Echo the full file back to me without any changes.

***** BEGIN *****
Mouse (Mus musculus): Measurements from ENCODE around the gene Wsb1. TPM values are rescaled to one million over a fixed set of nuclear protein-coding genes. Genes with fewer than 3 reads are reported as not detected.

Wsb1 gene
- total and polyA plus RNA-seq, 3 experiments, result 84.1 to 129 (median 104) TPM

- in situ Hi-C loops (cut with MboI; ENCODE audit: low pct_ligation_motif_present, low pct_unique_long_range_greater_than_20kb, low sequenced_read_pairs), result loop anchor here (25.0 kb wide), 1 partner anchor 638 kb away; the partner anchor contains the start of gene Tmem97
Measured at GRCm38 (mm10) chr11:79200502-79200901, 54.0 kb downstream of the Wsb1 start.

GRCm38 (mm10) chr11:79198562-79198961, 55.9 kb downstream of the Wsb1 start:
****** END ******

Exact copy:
Mouse (Mus musculus): Measurements from ENCODE around the gene Wsb1. TPM values are rescaled to one million over a fixed set of nuclear protein-coding genes. Genes with fewer than 3 reads are reported as not detected.

Wsb1 gene
- total and polyA plus RNA-seq, 3 experiments, result 84.1 to 129 (median 104) TPM

- in situ Hi-C loops (cut with MboI; ENCODE audit: low pct_ligation_motif_present, low pct_unique_long_range_greater_than_20kb, low sequenced_read_pairs), result loop anchor here (25.0 kb wide), 1 partner anchor 638 kb away; the partner anchor contains the start of gene Tmem97
Measured at GRCm38 (mm10) chr11:79200502-79200901, 54.0 kb downstream of the Wsb1 start.

GRCm38 (mm10) chr11:79198562-79198961, 55.9 kb downstream of the Wsb1 start: